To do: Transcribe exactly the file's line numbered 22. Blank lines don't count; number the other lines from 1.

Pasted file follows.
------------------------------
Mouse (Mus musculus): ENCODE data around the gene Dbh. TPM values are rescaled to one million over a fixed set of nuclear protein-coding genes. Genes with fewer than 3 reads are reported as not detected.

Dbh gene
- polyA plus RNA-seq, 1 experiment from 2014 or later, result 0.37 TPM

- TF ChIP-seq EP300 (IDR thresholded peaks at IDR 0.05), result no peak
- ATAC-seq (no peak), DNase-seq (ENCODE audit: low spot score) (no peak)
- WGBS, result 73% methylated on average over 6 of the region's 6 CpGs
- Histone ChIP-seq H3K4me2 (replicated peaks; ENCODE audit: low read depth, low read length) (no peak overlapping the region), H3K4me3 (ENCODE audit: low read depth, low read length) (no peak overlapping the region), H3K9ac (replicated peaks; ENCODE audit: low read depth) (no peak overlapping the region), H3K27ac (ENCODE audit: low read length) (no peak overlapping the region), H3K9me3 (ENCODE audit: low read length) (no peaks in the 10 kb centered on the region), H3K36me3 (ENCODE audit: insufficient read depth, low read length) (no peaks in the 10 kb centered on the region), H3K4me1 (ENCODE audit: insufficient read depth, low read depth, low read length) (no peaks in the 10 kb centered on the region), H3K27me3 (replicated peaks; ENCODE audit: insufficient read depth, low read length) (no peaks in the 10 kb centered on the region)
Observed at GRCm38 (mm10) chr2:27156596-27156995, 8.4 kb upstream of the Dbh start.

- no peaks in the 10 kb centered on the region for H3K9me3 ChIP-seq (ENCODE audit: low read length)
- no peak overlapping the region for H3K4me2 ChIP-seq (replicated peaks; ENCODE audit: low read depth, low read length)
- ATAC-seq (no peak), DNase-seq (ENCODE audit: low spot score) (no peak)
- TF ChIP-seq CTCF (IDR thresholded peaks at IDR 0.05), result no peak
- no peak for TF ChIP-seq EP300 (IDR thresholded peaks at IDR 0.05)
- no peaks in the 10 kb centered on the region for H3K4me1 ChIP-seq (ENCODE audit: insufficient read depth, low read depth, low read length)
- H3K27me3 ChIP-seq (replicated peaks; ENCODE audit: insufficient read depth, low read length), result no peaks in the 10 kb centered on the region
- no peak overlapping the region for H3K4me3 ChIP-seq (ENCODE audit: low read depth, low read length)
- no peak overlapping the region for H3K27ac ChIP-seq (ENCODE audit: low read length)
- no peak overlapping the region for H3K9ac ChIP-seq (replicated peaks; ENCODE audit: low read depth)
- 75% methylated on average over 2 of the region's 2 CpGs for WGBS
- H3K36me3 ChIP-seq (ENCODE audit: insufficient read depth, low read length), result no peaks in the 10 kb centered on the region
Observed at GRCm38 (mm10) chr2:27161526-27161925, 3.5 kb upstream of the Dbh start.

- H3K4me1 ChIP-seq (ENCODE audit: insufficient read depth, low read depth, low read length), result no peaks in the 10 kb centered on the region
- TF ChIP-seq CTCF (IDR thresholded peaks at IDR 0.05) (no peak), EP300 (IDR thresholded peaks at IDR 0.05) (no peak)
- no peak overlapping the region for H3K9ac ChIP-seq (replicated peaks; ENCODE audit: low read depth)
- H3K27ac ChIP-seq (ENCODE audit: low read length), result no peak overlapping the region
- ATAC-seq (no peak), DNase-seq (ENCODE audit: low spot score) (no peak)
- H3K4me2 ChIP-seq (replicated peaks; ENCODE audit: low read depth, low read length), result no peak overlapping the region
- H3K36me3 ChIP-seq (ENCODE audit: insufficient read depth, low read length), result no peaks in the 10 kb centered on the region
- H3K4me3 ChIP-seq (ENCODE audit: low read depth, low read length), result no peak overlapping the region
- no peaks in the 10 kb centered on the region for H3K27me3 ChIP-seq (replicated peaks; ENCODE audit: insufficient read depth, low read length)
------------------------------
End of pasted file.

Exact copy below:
- H3K4me1 ChIP-seq (ENCODE audit: insufficient read depth, low read depth, low read length), result no peaks in the 10 kb centered on the region